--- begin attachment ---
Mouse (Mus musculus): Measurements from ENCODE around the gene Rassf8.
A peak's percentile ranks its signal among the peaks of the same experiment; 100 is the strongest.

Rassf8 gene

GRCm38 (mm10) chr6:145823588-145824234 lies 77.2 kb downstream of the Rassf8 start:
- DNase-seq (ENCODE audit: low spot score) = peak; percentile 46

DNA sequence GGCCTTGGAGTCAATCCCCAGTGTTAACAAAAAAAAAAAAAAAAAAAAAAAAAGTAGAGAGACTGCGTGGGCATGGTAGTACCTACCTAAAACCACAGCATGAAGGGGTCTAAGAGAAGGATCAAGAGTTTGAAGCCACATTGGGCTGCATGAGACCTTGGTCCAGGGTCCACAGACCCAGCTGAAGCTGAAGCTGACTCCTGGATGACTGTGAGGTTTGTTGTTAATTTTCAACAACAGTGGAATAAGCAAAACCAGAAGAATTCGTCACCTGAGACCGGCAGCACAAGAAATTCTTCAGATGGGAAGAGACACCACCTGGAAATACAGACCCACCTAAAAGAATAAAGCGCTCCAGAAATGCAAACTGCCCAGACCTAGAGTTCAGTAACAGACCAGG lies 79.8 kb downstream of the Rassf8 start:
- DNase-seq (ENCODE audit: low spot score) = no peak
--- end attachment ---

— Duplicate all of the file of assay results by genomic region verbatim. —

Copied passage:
Mouse (Mus musculus): Measurements from ENCODE around the gene Rassf8.
A peak's percentile ranks its signal among the peaks of the same experiment; 100 is the strongest.

Rassf8 gene

GRCm38 (mm10) chr6:145823588-145824234 lies 77.2 kb downstream of the Rassf8 start:
- DNase-seq (ENCODE audit: low spot score) = peak; percentile 46

DNA sequence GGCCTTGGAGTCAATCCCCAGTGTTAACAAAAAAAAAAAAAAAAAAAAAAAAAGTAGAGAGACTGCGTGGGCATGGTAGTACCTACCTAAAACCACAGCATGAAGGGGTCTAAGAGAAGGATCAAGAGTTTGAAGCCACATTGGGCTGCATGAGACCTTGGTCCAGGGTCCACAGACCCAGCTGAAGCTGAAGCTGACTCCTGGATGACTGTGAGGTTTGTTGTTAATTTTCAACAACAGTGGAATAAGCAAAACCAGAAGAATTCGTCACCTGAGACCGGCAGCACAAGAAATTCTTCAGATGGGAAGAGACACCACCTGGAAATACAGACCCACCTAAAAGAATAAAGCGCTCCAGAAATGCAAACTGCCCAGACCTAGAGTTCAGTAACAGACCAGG lies 79.8 kb downstream of the Rassf8 start:
- DNase-seq (ENCODE audit: low spot score) = no peak